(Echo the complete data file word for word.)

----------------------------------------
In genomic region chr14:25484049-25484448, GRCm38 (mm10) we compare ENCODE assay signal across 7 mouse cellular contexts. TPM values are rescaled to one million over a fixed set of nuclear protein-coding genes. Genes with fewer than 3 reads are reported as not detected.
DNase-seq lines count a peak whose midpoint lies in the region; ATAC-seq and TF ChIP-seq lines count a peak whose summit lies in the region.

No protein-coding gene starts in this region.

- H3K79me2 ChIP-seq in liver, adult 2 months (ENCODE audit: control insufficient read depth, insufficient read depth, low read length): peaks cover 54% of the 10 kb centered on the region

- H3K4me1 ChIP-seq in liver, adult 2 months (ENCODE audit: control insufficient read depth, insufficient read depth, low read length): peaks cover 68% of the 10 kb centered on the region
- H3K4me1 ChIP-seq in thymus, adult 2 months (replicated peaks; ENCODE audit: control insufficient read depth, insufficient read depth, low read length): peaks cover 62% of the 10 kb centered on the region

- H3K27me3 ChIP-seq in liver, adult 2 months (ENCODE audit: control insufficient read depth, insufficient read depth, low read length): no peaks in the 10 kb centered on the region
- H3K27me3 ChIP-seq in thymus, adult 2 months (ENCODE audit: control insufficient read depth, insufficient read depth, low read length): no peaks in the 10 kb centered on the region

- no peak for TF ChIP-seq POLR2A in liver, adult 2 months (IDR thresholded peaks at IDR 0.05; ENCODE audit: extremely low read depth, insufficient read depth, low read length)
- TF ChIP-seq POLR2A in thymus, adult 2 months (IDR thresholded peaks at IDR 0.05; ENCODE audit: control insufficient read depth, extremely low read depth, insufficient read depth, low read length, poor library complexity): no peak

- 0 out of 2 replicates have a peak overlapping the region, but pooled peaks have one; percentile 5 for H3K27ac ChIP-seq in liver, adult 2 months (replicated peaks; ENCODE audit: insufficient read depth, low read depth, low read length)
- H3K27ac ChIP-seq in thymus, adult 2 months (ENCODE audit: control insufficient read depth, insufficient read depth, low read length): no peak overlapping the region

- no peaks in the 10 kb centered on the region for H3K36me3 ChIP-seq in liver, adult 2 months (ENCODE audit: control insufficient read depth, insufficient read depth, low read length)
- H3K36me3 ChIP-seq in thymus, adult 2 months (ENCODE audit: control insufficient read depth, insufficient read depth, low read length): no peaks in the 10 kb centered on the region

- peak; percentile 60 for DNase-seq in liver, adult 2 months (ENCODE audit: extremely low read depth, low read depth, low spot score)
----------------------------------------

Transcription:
In genomic region chr14:25484049-25484448, GRCm38 (mm10) we compare ENCODE assay signal across 7 mouse cellular contexts. TPM values are rescaled to one million over a fixed set of nuclear protein-coding genes. Genes with fewer than 3 reads are reported as not detected.
DNase-seq lines count a peak whose midpoint lies in the region; ATAC-seq and TF ChIP-seq lines count a peak whose summit lies in the region.

No protein-coding gene starts in this region.

- H3K79me2 ChIP-seq in liver, adult 2 months (ENCODE audit: control insufficient read depth, insufficient read depth, low read length): peaks cover 54% of the 10 kb centered on the region

- H3K4me1 ChIP-seq in liver, adult 2 months (ENCODE audit: control insufficient read depth, insufficient read depth, low read length): peaks cover 68% of the 10 kb centered on the region
- H3K4me1 ChIP-seq in thymus, adult 2 months (replicated peaks; ENCODE audit: control insufficient read depth, insufficient read depth, low read length): peaks cover 62% of the 10 kb centered on the region

- H3K27me3 ChIP-seq in liver, adult 2 months (ENCODE audit: control insufficient read depth, insufficient read depth, low read length): no peaks in the 10 kb centered on the region
- H3K27me3 ChIP-seq in thymus, adult 2 months (ENCODE audit: control insufficient read depth, insufficient read depth, low read length): no peaks in the 10 kb centered on the region

- no peak for TF ChIP-seq POLR2A in liver, adult 2 months (IDR thresholded peaks at IDR 0.05; ENCODE audit: extremely low read depth, insufficient read depth, low read length)
- TF ChIP-seq POLR2A in thymus, adult 2 months (IDR thresholded peaks at IDR 0.05; ENCODE audit: control insufficient read depth, extremely low read depth, insufficient read depth, low read length, poor library complexity): no peak

- 0 out of 2 replicates have a peak overlapping the region, but pooled peaks have one; percentile 5 for H3K27ac ChIP-seq in liver, adult 2 months (replicated peaks; ENCODE audit: insufficient read depth, low read depth, low read length)
- H3K27ac ChIP-seq in thymus, adult 2 months (ENCODE audit: control insufficient read depth, insufficient read depth, low read length): no peak overlapping the region

- no peaks in the 10 kb centered on the region for H3K36me3 ChIP-seq in liver, adult 2 months (ENCODE audit: control insufficient read depth, insufficient read depth, low read length)
- H3K36me3 ChIP-seq in thymus, adult 2 months (ENCODE audit: control insufficient read depth, insufficient read depth, low read length): no peaks in the 10 kb centered on the region

- peak; percentile 60 for DNase-seq in liver, adult 2 months (ENCODE audit: extremely low read depth, low read depth, low spot score)